I have a confession: I am writing this essay while attending a presentation. Normally, I give a speaker my full attention, but there are many people here, so it is easy to miss that I am doing something other than listening. Besides, I am still paying attention (for the most part). The speaker is giving us an update on our university’s shuttle schedule.

As I write this, I think of students in my classes who are obviously on their computers doing something other than, or in addition to, listening to me. Should I be offended? Should I do something to discourage such activity? I have decided, at least for now, to do nothing.

This question of whether to reprimand students for being on their computers or texting in class was brought to the foreground of my thoughts yesterday during a meeting. Four of us professors had gathered to discuss course objectives, but, once we had finished, we got into a venting session about students using technology unnecessarily during class. My colleagues were understandably aggravated with such usage. One professor had caught a student shopping online (for shoes). My colleagues commiserated and exchanged approaches for dealing with these acts of rudeness, such as by scolding the student or closing students’ laptops when walking by them while lecturing.

Because I was not saying anything, one of my colleagues asked, “Dave, do you run into this problem?”

“Absolutely.”

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“What do you do about it?”

“Nothing.”

Frankly, students’ being on their computers or texting does not faze me. This may be because, before I was a professor, I was a parish pastor for 17 years. Sunday after Sunday, I preached while people nodded off or babies screamed (and screamed, and screamed). Who knows how many parishioners were actually paying attention and how many were texting, making grocery lists, or passing notes? I could not monitor all that. I did my best to prepare engaging, relevant sermons. If people chose not to pay attention, I could not help that.

I have the same attitude in the classroom. I am an excellent lecturer. If students opt not to pay attention during my lectures, I am disappointed but not angry. I do my part; it is up to them to do theirs. From what I have heard from my colleagues, the policing of students is more aggravating than worthwhile, and with 173 students in five classes, I simply do not have the time and energy to be disciplining students for not giving me their undivided attention. Besides, just as I was able to start this essay during a meeting and am able to work at home while the TV is on (although it is hard to multitask during The Good Wife), at least some students can probably pay attention to me while doing something else (one student used to knit during class.).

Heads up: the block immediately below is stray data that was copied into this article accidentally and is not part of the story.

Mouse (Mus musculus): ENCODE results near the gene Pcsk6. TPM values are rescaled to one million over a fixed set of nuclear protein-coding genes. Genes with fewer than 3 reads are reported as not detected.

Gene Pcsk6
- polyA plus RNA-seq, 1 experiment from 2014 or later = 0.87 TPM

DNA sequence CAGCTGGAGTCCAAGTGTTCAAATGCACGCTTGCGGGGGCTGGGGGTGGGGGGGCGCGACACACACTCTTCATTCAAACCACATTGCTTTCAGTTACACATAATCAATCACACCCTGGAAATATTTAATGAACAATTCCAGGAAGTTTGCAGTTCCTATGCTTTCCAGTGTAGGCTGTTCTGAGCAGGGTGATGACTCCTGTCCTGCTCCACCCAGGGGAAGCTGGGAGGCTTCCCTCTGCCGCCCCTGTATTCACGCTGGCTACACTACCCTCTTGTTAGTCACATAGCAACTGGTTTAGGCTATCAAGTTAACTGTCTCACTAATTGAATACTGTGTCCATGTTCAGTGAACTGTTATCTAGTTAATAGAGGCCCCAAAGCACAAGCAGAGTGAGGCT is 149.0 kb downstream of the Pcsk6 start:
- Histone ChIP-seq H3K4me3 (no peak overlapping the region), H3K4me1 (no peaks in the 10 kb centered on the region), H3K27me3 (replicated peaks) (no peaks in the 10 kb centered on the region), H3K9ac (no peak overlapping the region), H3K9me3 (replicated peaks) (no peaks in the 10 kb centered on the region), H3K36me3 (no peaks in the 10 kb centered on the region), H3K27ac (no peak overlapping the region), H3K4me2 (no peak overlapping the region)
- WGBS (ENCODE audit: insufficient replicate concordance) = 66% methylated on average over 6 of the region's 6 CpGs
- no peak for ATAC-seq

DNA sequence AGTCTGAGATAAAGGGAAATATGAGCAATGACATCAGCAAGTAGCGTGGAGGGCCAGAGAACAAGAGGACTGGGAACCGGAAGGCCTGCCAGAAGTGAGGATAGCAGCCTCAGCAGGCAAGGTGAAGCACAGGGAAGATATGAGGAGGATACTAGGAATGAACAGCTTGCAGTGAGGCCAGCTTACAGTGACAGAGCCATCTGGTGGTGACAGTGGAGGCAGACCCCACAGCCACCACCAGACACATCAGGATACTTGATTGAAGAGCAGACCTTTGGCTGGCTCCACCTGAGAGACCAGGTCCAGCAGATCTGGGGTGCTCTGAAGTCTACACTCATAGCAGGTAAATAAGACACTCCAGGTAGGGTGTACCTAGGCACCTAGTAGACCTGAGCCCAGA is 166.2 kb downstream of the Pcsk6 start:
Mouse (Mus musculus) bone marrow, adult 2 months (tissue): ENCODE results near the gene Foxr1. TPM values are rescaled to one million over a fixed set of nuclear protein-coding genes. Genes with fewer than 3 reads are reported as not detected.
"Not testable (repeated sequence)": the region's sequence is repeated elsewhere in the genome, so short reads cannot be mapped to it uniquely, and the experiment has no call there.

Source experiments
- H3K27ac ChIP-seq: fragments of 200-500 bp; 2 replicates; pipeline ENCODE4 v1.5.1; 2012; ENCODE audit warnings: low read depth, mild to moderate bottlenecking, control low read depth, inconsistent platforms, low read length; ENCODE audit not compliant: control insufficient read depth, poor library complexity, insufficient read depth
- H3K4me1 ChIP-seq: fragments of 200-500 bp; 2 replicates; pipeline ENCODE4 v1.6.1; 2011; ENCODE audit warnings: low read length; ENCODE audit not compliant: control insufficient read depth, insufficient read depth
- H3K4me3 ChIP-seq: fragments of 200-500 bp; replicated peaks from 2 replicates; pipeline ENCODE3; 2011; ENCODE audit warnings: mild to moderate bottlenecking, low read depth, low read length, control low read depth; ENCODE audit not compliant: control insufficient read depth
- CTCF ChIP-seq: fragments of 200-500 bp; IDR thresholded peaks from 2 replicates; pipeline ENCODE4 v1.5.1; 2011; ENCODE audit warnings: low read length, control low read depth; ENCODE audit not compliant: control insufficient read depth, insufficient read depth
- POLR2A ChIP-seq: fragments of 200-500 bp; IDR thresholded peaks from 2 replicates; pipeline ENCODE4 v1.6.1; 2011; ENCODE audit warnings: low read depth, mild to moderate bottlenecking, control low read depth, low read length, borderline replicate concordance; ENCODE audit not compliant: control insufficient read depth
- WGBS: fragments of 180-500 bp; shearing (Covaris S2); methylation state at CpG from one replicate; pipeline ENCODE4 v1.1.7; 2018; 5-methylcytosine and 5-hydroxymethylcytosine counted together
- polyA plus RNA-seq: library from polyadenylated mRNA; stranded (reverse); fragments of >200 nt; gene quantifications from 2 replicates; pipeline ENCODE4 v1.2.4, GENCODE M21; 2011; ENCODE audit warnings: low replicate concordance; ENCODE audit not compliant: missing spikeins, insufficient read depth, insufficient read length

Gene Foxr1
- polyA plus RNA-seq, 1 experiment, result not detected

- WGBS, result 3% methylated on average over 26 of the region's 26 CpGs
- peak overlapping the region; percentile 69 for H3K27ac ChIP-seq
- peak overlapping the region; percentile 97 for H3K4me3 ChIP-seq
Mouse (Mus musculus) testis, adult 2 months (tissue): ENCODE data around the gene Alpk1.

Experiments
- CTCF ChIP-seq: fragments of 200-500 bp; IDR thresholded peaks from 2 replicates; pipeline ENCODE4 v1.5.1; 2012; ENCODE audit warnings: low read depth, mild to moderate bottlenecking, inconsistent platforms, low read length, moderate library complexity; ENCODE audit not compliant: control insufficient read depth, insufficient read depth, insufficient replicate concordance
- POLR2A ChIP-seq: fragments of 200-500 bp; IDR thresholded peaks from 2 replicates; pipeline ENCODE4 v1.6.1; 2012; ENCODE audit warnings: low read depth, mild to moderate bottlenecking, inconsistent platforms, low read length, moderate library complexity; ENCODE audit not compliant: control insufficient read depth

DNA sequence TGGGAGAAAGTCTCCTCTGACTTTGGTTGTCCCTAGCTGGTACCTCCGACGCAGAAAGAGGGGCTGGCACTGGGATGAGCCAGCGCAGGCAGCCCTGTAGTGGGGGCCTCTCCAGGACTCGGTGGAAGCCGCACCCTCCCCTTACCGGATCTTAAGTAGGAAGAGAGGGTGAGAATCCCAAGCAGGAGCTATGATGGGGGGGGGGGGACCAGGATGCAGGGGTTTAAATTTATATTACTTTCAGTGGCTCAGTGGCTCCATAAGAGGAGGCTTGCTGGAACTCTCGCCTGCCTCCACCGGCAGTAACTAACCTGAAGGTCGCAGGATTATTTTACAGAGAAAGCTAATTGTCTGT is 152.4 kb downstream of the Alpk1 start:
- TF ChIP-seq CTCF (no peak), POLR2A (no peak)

“But Dave, what will happen when these students get into the job market and they are, say, not paying attention during meetings?” Granted, part of our role as educators is to prepare students to be effective in the workplace, including regarding technology etiquette. So I will warn my classes against the dangers of rudely using technology. If a student is using technology in a way that disrupts the class, I will politely but firmly talk to her or him in private (I have found that approach to work, most of the time). As for singling out and scolding students regarding poor technology etiquette, I am going to do that as little as possible.

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I worked on this essay for only 10 minutes of a presentation that ran almost an hour. I decided that it was unprofessional of me to engage in another task during a presentation. I hope that my students show me the same courtesy, and most of them will. In any case, I will simply keep on teaching.

David von Schlichten is an assistant professor of religious studies at Seton Hill University, in Pennsylvania.